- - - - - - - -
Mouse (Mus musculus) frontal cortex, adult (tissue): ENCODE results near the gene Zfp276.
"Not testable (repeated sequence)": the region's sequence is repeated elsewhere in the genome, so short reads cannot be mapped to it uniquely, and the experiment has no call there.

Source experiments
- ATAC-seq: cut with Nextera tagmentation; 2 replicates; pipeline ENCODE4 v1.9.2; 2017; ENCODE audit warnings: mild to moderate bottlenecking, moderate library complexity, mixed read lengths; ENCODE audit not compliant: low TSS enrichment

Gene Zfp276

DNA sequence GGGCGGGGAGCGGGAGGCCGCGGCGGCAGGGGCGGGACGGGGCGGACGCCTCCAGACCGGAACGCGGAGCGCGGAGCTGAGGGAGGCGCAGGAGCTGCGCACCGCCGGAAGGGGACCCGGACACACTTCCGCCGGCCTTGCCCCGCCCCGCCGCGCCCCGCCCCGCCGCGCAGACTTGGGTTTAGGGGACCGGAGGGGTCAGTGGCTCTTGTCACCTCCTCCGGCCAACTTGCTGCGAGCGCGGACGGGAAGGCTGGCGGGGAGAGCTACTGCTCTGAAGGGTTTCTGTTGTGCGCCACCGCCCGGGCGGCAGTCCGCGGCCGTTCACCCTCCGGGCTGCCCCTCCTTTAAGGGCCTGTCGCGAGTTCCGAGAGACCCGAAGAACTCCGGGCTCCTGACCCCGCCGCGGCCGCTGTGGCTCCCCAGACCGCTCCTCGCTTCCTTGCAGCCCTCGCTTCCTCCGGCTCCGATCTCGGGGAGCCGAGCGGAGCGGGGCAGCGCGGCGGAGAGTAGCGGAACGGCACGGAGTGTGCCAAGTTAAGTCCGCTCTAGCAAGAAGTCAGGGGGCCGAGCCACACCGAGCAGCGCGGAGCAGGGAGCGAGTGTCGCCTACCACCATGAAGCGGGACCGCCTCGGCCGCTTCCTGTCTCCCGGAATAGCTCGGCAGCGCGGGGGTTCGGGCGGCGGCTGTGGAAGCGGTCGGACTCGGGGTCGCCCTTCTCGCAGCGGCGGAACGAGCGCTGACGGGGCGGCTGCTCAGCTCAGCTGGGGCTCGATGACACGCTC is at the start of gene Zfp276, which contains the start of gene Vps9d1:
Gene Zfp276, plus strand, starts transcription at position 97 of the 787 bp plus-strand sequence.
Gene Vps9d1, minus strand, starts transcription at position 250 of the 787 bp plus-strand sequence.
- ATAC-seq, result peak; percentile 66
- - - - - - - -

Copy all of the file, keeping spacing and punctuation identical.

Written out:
Mouse (Mus musculus) frontal cortex, adult (tissue): ENCODE results near the gene Zfp276.
"Not testable (repeated sequence)": the region's sequence is repeated elsewhere in the genome, so short reads cannot be mapped to it uniquely, and the experiment has no call there.

Source experiments
- ATAC-seq: cut with Nextera tagmentation; 2 replicates; pipeline ENCODE4 v1.9.2; 2017; ENCODE audit warnings: mild to moderate bottlenecking, moderate library complexity, mixed read lengths; ENCODE audit not compliant: low TSS enrichment

Gene Zfp276

DNA sequence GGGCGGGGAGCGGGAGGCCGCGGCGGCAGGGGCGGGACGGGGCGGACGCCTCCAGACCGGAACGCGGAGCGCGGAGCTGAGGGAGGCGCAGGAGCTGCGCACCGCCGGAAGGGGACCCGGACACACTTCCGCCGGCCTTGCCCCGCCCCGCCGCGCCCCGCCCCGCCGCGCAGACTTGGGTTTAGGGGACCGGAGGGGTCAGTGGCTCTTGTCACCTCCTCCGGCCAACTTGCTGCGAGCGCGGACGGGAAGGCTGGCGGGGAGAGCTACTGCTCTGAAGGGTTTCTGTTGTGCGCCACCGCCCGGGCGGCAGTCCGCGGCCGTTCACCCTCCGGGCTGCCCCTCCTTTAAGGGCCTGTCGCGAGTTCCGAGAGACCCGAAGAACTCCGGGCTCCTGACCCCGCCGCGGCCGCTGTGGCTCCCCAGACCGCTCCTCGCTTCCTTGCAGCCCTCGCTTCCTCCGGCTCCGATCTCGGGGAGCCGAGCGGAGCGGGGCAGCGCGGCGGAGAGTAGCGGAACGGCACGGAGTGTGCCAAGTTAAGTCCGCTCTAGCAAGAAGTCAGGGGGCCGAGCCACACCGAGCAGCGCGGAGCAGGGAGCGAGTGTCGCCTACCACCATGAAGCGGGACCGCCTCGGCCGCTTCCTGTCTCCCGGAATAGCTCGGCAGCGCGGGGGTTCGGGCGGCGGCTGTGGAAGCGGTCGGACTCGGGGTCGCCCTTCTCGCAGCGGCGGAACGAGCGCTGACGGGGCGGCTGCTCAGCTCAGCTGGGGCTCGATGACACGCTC is at the start of gene Zfp276, which contains the start of gene Vps9d1:
Gene Zfp276, plus strand, starts transcription at position 97 of the 787 bp plus-strand sequence.
Gene Vps9d1, minus strand, starts transcription at position 250 of the 787 bp plus-strand sequence.
- ATAC-seq, result peak; percentile 66